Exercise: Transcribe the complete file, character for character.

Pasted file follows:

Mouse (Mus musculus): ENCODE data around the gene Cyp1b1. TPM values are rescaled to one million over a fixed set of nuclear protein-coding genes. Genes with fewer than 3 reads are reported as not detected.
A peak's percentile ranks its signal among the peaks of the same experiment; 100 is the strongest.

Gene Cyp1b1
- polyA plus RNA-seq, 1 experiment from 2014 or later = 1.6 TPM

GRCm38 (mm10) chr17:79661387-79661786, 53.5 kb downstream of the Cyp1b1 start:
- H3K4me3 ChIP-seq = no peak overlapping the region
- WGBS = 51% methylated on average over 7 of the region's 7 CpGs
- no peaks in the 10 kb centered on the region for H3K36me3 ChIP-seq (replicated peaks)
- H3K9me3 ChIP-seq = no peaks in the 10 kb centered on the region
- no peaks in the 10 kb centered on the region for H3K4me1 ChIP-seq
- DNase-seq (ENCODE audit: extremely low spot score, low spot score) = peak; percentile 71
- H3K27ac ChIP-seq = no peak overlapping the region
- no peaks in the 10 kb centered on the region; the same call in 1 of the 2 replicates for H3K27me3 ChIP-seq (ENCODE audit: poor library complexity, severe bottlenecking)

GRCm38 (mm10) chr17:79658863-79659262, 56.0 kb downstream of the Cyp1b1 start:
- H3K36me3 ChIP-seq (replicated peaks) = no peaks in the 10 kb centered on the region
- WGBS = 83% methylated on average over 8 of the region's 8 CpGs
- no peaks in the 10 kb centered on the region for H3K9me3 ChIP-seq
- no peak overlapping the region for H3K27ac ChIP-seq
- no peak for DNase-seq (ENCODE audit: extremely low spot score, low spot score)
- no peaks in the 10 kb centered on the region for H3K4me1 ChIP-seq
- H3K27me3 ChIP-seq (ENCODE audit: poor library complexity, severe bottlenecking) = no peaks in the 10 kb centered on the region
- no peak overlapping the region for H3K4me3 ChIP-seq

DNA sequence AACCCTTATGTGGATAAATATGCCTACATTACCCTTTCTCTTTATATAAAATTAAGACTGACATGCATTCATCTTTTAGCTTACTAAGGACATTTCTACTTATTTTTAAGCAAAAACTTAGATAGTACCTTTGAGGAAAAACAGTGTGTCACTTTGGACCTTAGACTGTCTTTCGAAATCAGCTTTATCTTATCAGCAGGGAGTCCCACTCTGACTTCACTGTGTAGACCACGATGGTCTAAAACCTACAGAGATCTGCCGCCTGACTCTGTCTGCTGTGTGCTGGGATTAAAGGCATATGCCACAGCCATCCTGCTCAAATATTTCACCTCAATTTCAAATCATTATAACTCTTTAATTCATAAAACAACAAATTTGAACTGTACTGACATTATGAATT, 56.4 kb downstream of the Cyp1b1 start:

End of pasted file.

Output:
Mouse (Mus musculus): ENCODE data around the gene Cyp1b1. TPM values are rescaled to one million over a fixed set of nuclear protein-coding genes. Genes with fewer than 3 reads are reported as not detected.
A peak's percentile ranks its signal among the peaks of the same experiment; 100 is the strongest.

Gene Cyp1b1
- polyA plus RNA-seq, 1 experiment from 2014 or later = 1.6 TPM

GRCm38 (mm10) chr17:79661387-79661786, 53.5 kb downstream of the Cyp1b1 start:
- H3K4me3 ChIP-seq = no peak overlapping the region
- WGBS = 51% methylated on average over 7 of the region's 7 CpGs
- no peaks in the 10 kb centered on the region for H3K36me3 ChIP-seq (replicated peaks)
- H3K9me3 ChIP-seq = no peaks in the 10 kb centered on the region
- no peaks in the 10 kb centered on the region for H3K4me1 ChIP-seq
- DNase-seq (ENCODE audit: extremely low spot score, low spot score) = peak; percentile 71
- H3K27ac ChIP-seq = no peak overlapping the region
- no peaks in the 10 kb centered on the region; the same call in 1 of the 2 replicates for H3K27me3 ChIP-seq (ENCODE audit: poor library complexity, severe bottlenecking)

GRCm38 (mm10) chr17:79658863-79659262, 56.0 kb downstream of the Cyp1b1 start:
- H3K36me3 ChIP-seq (replicated peaks) = no peaks in the 10 kb centered on the region
- WGBS = 83% methylated on average over 8 of the region's 8 CpGs
- no peaks in the 10 kb centered on the region for H3K9me3 ChIP-seq
- no peak overlapping the region for H3K27ac ChIP-seq
- no peak for DNase-seq (ENCODE audit: extremely low spot score, low spot score)
- no peaks in the 10 kb centered on the region for H3K4me1 ChIP-seq
- H3K27me3 ChIP-seq (ENCODE audit: poor library complexity, severe bottlenecking) = no peaks in the 10 kb centered on the region
- no peak overlapping the region for H3K4me3 ChIP-seq

DNA sequence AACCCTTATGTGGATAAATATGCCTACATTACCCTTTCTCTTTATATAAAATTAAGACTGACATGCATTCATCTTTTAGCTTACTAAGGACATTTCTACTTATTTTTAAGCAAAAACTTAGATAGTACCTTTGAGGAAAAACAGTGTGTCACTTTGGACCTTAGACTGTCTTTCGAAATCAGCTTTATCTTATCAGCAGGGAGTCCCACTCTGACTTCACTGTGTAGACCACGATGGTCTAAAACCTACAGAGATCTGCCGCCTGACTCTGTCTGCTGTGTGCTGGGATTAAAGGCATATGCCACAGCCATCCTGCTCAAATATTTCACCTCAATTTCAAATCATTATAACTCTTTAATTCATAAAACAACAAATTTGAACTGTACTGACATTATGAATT, 56.4 kb downstream of the Cyp1b1 start: